I’m an anxious person, I acknowledge this. PTSD, anxiety, depression, just a few of the things I live with and try to manage daily. To help keep me sane(ish), I have certain things I do. I like making to-do lists, having a well organized calendar, and I like to keep track of where I’ve been and where I’m going. That last one, that’s the topic for the day. With summer here things have changed. I am done with classes, I’m going to be teaching (here), I set my “lazy goals” (here), and it’s the time where I review my progress and plan for the next year. I figure others may benefit from doing something similar, so let’s go over how I do this.
Technically I mark the end of my PhD year in the fall, because that’s when I started so it makes sense to me to designate it there. Holding to that convention I’m almost done with my third year in the program and I’ve come a long way since I started. I’ve learned a lot, done a lot, and I don’t regret the decision to continue my education. In order to make sure I make the most of the years I have left (hopefully just two more!) I like to come up with some plans for how the next year should go. It’s not an exact plan, but more like a guideline of things I want to get done. This relates back to goal setting and milestones (here), but is more long-term.
I like to think of my yearly review of my progress as the way people treat new years resolutions. It’s just things I want to get done by the next review and it’s not the end of the world if I don’t hit them, but I want to do my best to make it. Unlike new years resolutions though, these are things I definitely wouldn’t be giving up on. I do this at the end of the term like this because I have time to think ahead now and summer is when I have time to take major leaps to getting things done so I aim high for the summer. This is also why I set my “lazy goals” before I do this, so they don’t interfere with each other and because some years I have a lot of “lazy” things I want to do so the summer work gets scaled back. Remember self care is the most important thing you can do, period.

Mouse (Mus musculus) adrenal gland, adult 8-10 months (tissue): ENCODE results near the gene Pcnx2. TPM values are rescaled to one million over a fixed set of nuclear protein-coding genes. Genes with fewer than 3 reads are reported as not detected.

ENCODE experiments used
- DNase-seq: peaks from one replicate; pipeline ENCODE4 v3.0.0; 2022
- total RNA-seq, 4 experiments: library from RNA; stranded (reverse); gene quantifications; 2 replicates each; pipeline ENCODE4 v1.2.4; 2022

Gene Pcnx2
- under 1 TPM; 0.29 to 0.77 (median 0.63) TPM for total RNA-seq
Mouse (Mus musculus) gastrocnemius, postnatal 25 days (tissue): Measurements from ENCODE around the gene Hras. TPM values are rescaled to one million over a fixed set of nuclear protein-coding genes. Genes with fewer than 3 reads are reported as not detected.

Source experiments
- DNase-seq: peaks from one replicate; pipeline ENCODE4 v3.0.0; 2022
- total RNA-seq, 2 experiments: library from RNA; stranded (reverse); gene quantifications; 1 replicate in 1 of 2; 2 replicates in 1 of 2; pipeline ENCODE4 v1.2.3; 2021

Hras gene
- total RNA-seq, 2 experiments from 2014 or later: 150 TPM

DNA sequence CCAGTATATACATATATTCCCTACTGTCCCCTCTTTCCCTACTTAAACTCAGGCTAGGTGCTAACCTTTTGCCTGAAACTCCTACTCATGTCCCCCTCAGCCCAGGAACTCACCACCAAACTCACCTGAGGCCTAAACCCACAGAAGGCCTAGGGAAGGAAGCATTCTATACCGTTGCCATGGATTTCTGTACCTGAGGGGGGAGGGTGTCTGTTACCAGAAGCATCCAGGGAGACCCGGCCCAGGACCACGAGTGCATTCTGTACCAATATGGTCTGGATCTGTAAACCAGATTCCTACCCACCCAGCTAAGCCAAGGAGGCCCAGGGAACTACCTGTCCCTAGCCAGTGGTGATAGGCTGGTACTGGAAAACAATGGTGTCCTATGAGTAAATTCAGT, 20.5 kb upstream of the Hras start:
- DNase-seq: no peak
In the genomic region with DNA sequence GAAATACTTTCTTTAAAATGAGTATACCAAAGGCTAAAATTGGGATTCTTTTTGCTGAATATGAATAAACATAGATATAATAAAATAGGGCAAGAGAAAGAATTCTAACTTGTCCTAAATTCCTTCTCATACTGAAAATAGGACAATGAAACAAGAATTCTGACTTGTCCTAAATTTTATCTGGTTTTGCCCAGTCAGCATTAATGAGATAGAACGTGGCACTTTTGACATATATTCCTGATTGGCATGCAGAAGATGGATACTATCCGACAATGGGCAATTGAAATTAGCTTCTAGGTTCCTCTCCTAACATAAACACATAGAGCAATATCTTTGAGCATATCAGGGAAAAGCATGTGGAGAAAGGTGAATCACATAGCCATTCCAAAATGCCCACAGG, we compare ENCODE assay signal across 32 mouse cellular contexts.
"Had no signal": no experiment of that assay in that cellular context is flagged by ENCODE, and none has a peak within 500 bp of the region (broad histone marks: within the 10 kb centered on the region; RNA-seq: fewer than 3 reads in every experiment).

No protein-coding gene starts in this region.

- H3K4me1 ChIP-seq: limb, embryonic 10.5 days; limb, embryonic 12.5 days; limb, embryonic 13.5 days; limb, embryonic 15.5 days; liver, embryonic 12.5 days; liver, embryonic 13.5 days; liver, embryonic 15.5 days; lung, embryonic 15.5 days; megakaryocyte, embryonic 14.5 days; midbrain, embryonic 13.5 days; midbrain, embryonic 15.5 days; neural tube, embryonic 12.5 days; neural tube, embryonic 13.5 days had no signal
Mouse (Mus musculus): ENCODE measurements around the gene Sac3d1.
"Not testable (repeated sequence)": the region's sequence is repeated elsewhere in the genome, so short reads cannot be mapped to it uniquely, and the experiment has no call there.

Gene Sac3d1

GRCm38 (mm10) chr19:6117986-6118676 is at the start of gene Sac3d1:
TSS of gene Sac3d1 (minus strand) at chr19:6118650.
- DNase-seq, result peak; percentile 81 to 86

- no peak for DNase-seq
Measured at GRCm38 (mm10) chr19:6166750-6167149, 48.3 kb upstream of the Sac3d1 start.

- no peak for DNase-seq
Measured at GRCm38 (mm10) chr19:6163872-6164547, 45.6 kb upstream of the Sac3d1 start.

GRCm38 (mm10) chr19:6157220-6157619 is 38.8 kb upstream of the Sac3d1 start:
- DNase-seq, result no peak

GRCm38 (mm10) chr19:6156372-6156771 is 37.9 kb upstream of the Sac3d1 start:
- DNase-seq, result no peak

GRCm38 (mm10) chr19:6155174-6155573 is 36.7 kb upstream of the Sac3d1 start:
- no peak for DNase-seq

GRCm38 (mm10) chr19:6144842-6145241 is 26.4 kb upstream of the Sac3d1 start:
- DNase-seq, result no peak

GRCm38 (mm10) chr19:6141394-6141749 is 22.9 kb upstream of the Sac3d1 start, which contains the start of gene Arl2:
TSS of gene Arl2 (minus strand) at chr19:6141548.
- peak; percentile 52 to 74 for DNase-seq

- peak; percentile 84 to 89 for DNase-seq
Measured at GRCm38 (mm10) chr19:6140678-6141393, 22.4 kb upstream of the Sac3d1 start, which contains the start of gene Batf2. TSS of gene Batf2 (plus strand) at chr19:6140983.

This years lazy goals read a lot like last years, in fact they are basically identical! That wasn’t an accident, last years lazy goals were perfect and I really got a lot out of them so I wanted to relive that summer again. The path ahead though is going to change. I have several things that need to happen and they can be broken up into short-term (summer-ish timeline to finish) and long-term (won’t be done until the next review if they get done at all). I make this distinction because it helps me plan on what to do and when to do it.
In the short-term I have one journal paper that needs revisions, that should be done in the next few weeks. I have a second journal paper that we’re going to resubmit to a new journal soon, that should be done shortly (again next few weeks). And I have one journal paper I need to write based on the experiment that I did (I talked about that headache yesterday). Yes, that’s a lot of papers. Ideally they will all get submitted and excepted by the end of the year. Submission will happen soon, acceptance or review wouldn’t happen for several months. The delay between submission and either acceptance, revision, or rejection is as short at three months and as long as six. Which is why the second paper is still (STILL) being revised and submitted literaly years later.